We are really bad about staying out late. By 8:30 we like to be showered if not in bed, so we were kind of tired & cranky by the time we finished dinner aboard their boat & dinghied home. Scott complained of feeling nauseous & feverish. He got full-on chills and stomach cramps. I gave him Pepcid, Tylenol with codeine, 2 Aleve & put him to bed. He needed to be bundled up, but fell asleep pretty quickly when the medications took effect. When he awoke during the night, he felt hot. His temperature was 99, so I gave him aspirin & he slept till the morning.
Poor guy did not feel too swift this morning. He knows several cruisers that contracted Dengue Fever in this area. He still wanted to move down to where \”Migration\” is anchored, 30 miles south. I knew from the way our boat had spun at the anchor this week that he would have to dive to untangle the chain from the coral heads. He wanted to try to raise it without gearing up, which we did, without luck. So in he went. It was a good sign to me that he actually perked up once in the water. We had some tense moments with me maneuvering the boat, raising the anchor & running forward to knock down the \”chain castles\” that pile up in the locker. He is on the surface trying to direct me. Did I mention it is blowing 20-25 knots? It was very stressful for me, but I simply cannot throw a hissy fit in the middle but have to get the job done the best I can. Part of the problem is communication: A) being able to hear his commands & B) understanding what he means. Part of it is making the boat behave as I want it to given the strength of the wind & trying not to re-tangle the chain. Plus new challenge – do not get the chain caught in the propeller as it is now floating off the bottom with the lift bags he clipped on to get it off the coral! Go ahead…ask me if I am having fun?!
We briefly de-brief about the maneuvers & then Scott moves on to focusing on a safe passage down the 30 mile coast inside the atoll where there are numerous coral heads, hopefully marked correctly on our chart. It is blowing strong still & I do not find it comfortable to be outside in the strong wind. I put down part of our \”windshield\” to try to have some protection, but the wind is coming from the side, so this helps little. It is a long 5 hours. After Scott takes the first two hours & is convinced our chart is accurate, he collapses on a cushion in the cockpit floor. He is genuinely sick, some bug of some type. I take one hour watch & then he is up again.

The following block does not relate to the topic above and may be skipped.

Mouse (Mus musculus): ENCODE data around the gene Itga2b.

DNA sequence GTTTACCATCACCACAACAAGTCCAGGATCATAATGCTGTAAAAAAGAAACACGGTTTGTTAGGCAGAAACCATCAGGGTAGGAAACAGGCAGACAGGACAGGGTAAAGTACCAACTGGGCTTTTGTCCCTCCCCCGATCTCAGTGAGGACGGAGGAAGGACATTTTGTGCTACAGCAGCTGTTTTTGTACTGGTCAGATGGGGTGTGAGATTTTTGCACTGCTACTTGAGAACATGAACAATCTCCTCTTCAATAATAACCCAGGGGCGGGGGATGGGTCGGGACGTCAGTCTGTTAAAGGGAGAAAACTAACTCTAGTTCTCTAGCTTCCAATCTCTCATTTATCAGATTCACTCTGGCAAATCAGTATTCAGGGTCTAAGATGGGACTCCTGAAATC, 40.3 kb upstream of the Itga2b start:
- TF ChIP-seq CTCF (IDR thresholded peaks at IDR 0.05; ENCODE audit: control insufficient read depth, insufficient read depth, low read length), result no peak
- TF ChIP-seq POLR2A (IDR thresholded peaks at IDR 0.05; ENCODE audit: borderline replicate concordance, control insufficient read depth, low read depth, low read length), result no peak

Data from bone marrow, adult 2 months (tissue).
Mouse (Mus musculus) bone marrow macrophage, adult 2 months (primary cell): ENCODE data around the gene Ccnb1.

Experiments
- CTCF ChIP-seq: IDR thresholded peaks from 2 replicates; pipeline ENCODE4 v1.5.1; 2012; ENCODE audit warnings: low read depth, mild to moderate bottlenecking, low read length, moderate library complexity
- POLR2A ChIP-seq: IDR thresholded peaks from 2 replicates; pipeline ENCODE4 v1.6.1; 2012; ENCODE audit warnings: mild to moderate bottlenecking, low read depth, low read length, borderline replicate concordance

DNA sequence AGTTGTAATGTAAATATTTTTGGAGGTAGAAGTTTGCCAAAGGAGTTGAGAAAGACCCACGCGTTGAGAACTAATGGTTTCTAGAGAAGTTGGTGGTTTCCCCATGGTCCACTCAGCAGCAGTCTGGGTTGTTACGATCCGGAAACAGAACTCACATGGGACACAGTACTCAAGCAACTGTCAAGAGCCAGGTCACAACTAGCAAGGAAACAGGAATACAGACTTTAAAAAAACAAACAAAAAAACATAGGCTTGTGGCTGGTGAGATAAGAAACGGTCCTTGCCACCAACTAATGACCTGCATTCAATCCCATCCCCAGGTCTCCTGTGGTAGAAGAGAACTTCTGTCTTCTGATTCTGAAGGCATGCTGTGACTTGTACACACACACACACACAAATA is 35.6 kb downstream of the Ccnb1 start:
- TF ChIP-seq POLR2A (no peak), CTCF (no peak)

I go in the galley and prepare a batch of yogurt to brew. I try not to think too much about my life. Is this really what I want to be doing? Is it worth it? It so often feels too hard, too uncomfortable, not relaxing, the elements too intense. Either wind or sea. Fortunately the inside of the atoll does not have big waves. So despite the strong wind, I did not get seasick. It did whip up the last 45 minutes as the channel to the south anchorage separated from the little strip of land & we rocked around a bit. Not comfortable, but not liking the conditions is very different from feeling seasick. I am not seasick – goody.
As we approach the anchorage we speak on radio to the big power boat here. Bruce and Alene on \”Migration\” are diving the pass. He gave us some tips on navigating down to the southwest anchorage. The wind has not stopped blowing 20 knots all day. We are in 12 feet of water, very clear & I hope we set our anchor & chain down in the sand between the coral heads. It is aquamarine beautiful. Bruce & Alene came by after their dive. They said it was kind of tough having the dinghy along (on the surface) due to the strong cross wind. We took their tanks & will fill them, since they don\’t have a compressor. I do not want to dive while the wind is so strong. Plus, I want to see that Scott is better & fully fit to dive for sport. If he was more sick we would not have moved today, but he really did not want to \”keep them waiting\” any longer. Friends Mary & David, Karen & Graham will likely be heading down here in a day or two. Scott slept several hours this afternoon & is just now stirring. I will go see what he feels like eating. Poor guy.
Cindy & Scott